Does exercise training during pregnancy affect gestational age? A randomised controlled trial
- 1Instituto Nacional de Educación Física (INEF), Universidad Politécnica, Madrid, Spain
- 2Universidad Europea de Madrid, Spain
- Alejandro Lucia, MD PhD, Universidad Europea de Madrid, 28670 Villaviciosa de Odón, Madrid, Spain;
- Accepted 9 April 2008
- Published Online First 14 June 2008
Background: Some controversy exists over the possibility that exercise during pregnancy might increase the risk of preterm delivery.
Objective: This study aimed to determine the possible cause–effect relationship between regular exercise performed during the second and third trimesters of pregnancy by previously sedentary, healthy gravidae and gestational age at the moment of delivery.
Methods: Caucasian (Spanish) women with singleton gestation were assigned to either a training (n = 72) or a control (n = 70) group. The supervised training programme focused mainly on very light resistance and toning exercises and included ∼80 sessions (three times/week, 35 min/session from weeks 12–13 to weeks 38–39 of pregnancy).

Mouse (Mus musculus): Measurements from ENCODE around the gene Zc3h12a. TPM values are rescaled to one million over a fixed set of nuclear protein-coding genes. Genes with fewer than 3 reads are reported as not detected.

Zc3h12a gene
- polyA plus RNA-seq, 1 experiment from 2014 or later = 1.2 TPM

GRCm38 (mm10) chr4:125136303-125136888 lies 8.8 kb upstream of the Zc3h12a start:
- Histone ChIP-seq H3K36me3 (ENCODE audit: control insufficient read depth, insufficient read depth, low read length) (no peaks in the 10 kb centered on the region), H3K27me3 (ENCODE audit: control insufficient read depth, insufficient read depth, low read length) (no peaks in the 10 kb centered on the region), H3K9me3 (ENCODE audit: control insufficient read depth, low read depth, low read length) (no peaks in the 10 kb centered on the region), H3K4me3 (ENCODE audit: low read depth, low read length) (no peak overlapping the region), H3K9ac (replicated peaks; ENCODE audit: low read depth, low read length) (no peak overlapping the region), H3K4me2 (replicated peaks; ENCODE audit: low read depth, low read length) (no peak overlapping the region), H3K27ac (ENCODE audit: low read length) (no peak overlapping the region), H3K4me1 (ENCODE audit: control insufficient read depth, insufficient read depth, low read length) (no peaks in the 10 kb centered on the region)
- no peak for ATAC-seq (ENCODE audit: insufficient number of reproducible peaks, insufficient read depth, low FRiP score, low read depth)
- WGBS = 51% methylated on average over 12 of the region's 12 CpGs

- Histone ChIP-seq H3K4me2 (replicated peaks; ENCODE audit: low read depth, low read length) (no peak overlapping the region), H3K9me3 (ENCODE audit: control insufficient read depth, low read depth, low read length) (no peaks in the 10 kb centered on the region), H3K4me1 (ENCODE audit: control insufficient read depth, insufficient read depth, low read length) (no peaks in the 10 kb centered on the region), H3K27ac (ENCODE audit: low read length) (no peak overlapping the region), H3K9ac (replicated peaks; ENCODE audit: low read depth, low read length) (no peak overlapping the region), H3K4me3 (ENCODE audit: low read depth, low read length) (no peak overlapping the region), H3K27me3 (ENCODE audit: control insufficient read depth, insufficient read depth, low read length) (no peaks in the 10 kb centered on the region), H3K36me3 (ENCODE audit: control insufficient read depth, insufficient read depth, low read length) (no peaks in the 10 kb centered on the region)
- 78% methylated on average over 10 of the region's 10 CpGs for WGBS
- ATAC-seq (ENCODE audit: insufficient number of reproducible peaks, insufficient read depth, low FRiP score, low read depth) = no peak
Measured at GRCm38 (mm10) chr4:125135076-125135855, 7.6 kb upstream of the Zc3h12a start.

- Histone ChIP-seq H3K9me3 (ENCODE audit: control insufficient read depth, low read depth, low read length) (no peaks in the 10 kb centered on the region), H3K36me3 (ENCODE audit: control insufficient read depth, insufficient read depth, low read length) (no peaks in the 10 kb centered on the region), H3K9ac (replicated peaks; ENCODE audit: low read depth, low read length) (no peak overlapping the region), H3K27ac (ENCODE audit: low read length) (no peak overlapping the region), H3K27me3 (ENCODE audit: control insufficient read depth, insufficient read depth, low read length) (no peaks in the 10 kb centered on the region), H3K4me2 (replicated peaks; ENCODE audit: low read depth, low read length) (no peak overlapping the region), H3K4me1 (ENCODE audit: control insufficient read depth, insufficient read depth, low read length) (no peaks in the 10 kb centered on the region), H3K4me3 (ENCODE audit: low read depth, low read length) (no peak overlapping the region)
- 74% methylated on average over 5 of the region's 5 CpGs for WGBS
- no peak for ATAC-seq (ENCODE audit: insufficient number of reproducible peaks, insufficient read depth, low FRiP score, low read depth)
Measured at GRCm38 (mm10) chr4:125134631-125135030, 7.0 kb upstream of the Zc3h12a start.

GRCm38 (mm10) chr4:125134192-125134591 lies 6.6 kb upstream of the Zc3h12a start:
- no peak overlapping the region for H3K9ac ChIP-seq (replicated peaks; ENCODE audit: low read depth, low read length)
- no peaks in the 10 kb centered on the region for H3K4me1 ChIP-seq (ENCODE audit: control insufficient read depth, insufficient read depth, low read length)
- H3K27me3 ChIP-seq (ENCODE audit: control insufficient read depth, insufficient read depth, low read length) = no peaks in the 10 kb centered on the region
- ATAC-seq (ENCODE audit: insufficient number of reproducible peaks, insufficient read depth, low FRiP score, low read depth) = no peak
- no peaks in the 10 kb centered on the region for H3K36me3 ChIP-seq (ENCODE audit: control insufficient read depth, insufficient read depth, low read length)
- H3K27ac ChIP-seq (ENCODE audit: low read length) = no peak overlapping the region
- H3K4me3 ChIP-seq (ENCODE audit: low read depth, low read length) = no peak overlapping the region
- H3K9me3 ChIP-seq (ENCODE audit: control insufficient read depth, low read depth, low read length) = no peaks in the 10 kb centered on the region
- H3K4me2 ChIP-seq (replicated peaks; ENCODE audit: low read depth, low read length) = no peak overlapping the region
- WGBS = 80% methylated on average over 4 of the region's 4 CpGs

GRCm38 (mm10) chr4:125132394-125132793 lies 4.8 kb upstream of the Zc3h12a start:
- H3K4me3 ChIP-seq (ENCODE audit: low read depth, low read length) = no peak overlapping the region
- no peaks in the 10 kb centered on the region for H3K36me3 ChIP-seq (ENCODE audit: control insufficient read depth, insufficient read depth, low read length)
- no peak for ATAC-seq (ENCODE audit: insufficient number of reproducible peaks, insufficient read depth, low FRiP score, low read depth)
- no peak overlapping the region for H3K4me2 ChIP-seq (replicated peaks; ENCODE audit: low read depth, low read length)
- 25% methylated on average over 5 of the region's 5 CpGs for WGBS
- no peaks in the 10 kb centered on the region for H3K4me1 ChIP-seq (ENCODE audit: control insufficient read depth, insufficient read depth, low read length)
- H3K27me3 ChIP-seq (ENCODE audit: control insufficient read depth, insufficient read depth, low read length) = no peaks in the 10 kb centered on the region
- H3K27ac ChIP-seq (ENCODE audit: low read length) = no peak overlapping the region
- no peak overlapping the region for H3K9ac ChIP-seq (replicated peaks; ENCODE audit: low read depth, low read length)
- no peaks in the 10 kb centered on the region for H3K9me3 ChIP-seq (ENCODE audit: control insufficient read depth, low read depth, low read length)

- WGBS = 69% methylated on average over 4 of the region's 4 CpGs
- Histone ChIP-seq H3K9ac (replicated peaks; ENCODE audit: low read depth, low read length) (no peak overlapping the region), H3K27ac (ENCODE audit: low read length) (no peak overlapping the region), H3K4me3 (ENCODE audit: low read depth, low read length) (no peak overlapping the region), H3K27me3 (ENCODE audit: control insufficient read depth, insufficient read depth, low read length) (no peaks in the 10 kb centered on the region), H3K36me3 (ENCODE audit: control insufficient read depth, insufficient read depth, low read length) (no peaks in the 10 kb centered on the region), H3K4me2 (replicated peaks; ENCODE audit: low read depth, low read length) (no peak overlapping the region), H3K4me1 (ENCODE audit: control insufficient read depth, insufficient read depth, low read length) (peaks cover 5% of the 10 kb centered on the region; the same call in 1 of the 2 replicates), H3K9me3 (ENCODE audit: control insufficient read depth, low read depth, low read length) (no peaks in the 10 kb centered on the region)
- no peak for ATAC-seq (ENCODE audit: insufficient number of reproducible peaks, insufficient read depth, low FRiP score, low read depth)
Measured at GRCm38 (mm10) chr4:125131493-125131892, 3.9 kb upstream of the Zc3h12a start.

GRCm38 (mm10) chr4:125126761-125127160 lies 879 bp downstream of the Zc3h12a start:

Results: No significant differences were found (p>0.05) between the groups in those maternal characteristics (age, smoking habits, number of hours standing or prior parity history) that could potentially influence gestational age. The mean gestational age did not differ (p = 0.745) between the training (39 weeks,3 days (SD 1 day)) and the control group (39 weeks,4 days (SD 1 day)).
Conclusions: Previously sedentary, healthy gravidae with singleton gestation can safely engage in moderate, supervised exercise programmes until the end of gestation as this would not affect gestational age.
Competing interests: None.